Association of gender based violence and depressive symptoms with neurocognitive functioning in HIV positive individuals
MetadataShow full item record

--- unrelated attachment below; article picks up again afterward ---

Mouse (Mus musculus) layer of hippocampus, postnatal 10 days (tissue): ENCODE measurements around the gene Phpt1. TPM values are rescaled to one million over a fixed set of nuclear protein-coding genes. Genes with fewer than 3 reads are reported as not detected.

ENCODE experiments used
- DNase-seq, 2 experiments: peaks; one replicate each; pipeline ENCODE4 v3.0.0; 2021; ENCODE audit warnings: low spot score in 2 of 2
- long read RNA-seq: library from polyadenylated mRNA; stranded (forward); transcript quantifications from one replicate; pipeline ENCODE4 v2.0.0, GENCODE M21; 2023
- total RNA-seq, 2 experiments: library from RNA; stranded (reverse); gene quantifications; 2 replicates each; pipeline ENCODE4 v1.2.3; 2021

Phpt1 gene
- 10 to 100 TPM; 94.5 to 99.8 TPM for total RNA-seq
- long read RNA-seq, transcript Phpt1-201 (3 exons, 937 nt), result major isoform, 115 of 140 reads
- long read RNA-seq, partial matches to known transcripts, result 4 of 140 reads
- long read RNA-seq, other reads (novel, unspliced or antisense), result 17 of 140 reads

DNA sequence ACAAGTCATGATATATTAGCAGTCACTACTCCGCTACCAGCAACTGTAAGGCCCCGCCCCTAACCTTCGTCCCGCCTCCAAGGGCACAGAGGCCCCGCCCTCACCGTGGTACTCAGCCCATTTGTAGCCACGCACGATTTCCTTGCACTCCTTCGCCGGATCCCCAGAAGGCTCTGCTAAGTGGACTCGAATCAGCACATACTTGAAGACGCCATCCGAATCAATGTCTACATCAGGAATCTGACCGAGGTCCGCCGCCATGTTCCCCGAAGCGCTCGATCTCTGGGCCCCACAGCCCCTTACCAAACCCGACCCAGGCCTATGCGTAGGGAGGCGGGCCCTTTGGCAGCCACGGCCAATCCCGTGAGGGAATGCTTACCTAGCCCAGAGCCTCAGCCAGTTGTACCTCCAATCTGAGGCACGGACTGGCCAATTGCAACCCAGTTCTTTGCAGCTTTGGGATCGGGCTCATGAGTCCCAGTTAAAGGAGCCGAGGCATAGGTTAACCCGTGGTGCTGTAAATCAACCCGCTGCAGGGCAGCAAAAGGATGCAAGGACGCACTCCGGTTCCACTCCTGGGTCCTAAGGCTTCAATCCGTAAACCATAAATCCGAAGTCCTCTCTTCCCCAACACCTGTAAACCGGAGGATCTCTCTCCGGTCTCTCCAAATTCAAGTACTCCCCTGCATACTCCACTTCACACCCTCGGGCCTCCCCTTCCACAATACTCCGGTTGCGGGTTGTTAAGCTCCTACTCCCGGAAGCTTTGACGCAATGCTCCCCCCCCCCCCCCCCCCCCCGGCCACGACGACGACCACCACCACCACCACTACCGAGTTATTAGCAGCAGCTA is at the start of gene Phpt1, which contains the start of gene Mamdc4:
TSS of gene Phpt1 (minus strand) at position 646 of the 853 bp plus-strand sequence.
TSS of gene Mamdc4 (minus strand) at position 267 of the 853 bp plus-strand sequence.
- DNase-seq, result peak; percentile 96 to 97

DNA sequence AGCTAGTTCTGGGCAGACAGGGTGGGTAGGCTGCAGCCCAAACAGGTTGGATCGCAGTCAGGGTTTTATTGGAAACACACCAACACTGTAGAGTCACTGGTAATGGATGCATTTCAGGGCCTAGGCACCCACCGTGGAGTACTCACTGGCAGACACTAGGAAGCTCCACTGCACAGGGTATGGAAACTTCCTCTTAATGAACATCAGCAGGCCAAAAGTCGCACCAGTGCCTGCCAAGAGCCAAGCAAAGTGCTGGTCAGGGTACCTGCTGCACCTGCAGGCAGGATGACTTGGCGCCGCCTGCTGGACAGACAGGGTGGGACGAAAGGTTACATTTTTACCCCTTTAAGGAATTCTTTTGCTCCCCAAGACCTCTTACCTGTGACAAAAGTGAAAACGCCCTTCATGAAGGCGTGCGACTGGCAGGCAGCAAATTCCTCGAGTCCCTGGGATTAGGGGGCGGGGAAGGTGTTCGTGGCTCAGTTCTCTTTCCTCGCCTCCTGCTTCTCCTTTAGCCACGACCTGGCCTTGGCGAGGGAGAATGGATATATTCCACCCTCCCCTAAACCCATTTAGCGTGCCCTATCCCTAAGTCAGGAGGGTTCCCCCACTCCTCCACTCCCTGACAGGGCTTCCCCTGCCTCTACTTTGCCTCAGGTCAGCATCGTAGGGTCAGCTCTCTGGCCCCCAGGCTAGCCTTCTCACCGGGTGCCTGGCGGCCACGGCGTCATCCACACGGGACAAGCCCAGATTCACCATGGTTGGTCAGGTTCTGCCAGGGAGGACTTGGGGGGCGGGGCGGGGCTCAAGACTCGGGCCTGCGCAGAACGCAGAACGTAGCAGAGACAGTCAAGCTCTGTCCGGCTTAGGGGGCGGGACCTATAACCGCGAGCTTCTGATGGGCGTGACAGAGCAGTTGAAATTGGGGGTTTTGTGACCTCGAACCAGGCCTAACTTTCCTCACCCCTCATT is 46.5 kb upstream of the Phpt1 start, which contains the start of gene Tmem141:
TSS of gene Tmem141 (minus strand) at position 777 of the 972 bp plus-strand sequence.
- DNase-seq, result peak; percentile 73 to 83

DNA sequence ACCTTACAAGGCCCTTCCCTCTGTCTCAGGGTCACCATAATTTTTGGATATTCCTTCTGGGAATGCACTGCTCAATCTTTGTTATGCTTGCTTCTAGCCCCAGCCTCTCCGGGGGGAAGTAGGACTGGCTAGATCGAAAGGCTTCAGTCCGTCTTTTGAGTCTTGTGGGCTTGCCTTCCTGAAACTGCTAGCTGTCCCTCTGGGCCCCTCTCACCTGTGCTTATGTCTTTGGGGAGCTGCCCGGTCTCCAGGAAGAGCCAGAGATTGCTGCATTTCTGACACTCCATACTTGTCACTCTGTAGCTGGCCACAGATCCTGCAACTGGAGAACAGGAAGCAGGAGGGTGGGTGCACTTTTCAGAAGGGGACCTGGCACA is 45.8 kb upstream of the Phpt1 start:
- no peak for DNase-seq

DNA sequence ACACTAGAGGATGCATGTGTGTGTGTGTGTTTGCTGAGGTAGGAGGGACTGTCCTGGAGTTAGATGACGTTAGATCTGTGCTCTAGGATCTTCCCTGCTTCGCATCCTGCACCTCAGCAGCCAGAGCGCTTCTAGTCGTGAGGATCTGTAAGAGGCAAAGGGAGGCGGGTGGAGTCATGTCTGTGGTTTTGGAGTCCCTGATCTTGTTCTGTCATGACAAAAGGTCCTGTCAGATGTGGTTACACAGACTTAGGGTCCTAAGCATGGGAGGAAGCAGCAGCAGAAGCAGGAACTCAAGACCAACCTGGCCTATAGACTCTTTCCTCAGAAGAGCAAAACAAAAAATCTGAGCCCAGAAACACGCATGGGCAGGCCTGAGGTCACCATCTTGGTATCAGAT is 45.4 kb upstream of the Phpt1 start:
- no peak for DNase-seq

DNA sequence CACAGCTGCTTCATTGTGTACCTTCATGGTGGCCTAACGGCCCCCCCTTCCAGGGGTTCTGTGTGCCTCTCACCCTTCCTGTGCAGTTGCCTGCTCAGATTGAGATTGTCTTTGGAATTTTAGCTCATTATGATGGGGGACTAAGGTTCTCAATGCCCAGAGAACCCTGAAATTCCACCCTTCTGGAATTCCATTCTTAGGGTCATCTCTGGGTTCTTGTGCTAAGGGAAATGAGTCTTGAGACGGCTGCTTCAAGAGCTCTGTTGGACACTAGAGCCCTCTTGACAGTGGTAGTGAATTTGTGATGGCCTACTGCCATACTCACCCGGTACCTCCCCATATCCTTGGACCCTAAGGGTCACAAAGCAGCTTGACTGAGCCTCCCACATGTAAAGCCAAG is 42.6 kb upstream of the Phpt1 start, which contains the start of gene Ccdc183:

Background: Women and girls continue to be disproportionally affected by HIV in sub- Sahara Africa. In Zambia for instance, the epidemic now has taken a ‘female face’ with the prevalence rate of 14.3% among women aged between 15 – 49 years (UNAIDS, 2007). Gender Based Violence (GBV) and depression are being recognized as global problems and increasingly affecting women. Depressive symptoms have shown to impact the psychological quality of life especially for those living with HIV. Investigations that have focused solely on samples of women expressing depressive symptoms have found that women evidenced deficit in psychomotor speed, attention and memory functioning. The overall objective of this study was to find out the impact and association of GBV and depressive symptoms on the neurocognitive functioning in HIV positive women. Methods: An International Neurobehavioral Test Battery (INTB) was used in a crosssectional study to review the association of GBV and depression on neurocognitive functioning among HIV positive women in Lusaka’s selected urban clinics. Convenient sampling was used to recruit 263 participants comprising 107 (40.7%) males and 156 (59.7%) females, ranging in age between 20 and 65 years with 5 to 20 years of education. Of the 263 participants, 88 had impaired neurocognitive functioning with 35 (39.8%) males and 53 (60.2%) females.Results: In this study, there was non-significant gender difference on the effects of GBV and depressive symptoms on neurocognitive functioning. Respondents who experienced GBV showed cognition deficits in working memory, verbal learning and recall. Pearson’s correlation test showed a negative correlation on both psychological and sexual abuse on working memory r (263) = -.19, p = .002; r (263) = -.16, p = .008 and verbal learning r (263) = -.15, p = .018; r (263) = -.17, p = .006 respectively. On recall memory tests, only sexually abused respondents indicated significant negative correlation, r = -.12, n = 263, p = .044. Those who reported depressive symptoms on BDI-II had impaired cognitive functioning on working memory, recall and motor functioning. Gender, age, education and marital status had non-significant effect on NP test performance. Association of GBV and depressive symptoms on Global Deficit Score (GDS) impairment index indicated no statistical significant F (210, 1338) 1.12, p = .137.Conclusion: The finding of the present study suggests that GBV and depressive symptoms are independent predictors of neurocognitive deficits in HIV positive women in Zambia.